Ponyboy continues to experience The Initiation when he goes through the revelation, and realizes the importance of being a brother. After he got a concussion in the rumble and is in the hospital, he asks his older brother Darry, “Darry, do you think they’ll split us up? Put me in a [boy’s] home or something?”(134). In the Hero’s Journey, the second part of the Initiation is when the hero faces his greatest internal or external fear in The Abyss. His fear must be vanquished to make way for enlightenment during The Transformation. He then experiences a change in the way he views life in The Revelation. Finally, the hero learns to become “one” with his new self in The Atonement. In The Outsiders, Ponyboy experiences The Revelation then he decides that he wants to have a family. He does not want to go to a boys’ home, and realizes the importance of being a brother. He also decides that he wants a better relationship with Darry. This is a change in the way he views life, because he never valued family and brotherhood before. The reason for this drastic change in his views, is due to the loss of Johnny and Dally. He does not want to lose anymore people close to him, whether they are his real family or his “Greaser Family”. Since a change in the way the hero views life is the definition of Part II of The Initiation, this proves that Ponyboy experiences this part of a monomyth.

Ponyboy experiences The Return to Everyday Life when he comes out of his concussion and literally returns back to his life before the Hero’s Journey. Since he is failing English, his teacher asks him to write a theme to bring up his grade, and Pony narrates, “And I finally began like this: When I stepped out into the bright sunlight from the darkness of the movie house, I had only two things on my mind: Paul Newman and a ride home”(180). In the Hero’s Journey, The Return to Everyday Life is when the hero returns back to his or her life, often with a “gift” of leadership, wisdom, enlightenment, etcetera. With his or her journey over, the hero can focus on sharing his “gift” with the world. In The Outsiders, Ponyboy Returns to Everyday Life when he comes out of his concussion and literally returns to his life before the Hero’s Journey. Due to the traumatizing and stressful conditions of the Hero’s Journey, he is still feeling aloof and is failing school. In order to make up his grade, his English teacher asks him to write a theme, or essay, to make up his grade. The quotation proves that his “gift” to the world is the novel itself. The Outsiders tells the story of his Hero’s Journey,and some of the wisdom that he has acquired along the way. It has proof that everyone is the same, no-one has it easy all the way around, Socs nor Greasers. Since Ponyboy returns back to his life with a “gift”, and that is the definition of this phase, it proves that he went through the last Phase of the Hero’s Journey.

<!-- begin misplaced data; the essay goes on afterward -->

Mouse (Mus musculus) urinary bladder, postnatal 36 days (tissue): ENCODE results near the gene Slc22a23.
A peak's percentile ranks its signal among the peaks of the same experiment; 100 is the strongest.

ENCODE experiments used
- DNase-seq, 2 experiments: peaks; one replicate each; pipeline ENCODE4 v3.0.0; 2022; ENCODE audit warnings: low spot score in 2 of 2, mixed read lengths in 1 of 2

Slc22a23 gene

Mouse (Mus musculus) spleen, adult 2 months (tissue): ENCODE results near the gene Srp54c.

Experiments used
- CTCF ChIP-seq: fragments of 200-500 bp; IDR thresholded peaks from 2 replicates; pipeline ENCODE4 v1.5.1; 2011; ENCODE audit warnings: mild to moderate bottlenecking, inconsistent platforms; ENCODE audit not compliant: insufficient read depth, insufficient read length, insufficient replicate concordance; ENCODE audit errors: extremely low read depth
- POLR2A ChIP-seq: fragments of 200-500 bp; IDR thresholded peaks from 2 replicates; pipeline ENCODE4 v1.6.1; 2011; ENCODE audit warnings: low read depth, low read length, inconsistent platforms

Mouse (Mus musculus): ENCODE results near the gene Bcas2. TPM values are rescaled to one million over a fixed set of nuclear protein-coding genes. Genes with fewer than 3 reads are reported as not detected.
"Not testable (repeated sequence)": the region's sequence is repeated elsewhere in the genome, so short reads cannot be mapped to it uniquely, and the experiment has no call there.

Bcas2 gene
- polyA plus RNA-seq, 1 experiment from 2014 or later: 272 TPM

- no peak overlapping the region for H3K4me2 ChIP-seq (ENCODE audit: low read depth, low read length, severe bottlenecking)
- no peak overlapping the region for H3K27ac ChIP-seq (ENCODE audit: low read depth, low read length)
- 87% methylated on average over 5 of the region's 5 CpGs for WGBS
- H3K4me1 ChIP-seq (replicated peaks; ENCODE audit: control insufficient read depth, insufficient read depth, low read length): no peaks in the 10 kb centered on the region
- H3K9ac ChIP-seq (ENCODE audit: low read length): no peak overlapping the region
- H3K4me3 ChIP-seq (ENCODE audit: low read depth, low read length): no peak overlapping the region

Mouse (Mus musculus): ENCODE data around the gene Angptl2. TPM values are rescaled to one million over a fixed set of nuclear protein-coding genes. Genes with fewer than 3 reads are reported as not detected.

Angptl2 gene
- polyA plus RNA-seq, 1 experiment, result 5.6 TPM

In the novel The Outsiders by S.E. Hinton, Ponyboy Curtis goes on a Hero’s Journey, because he experiences the three required phases of a monomyth. Ponyboy experiences Phase 1, or the Separation from the Known, when he witnesses Johnny stabbing the Soc, and they are forced to run away. He goes through Phase 2, or The Initiation, when he runs into the burning church to save the schoolchildren. Pony continues to experience Phase 2 when he realizes the importance of being a brother, and having a family. And he goes through the Phase 3, or The Return to Everyday Life With a Gift, when he comes out of his concussion, and writes The Outsiders as an English essay to make up his grade. Although it may be possible to have superpowers like bulletproof skin or the ability to fly, it is not likely. However, anyone can take a Hero’s Journey, as long as they are ready for the challenges they will face. Once they return, they will atone with themself, and able to share their wisdom, so the entire world can benefit!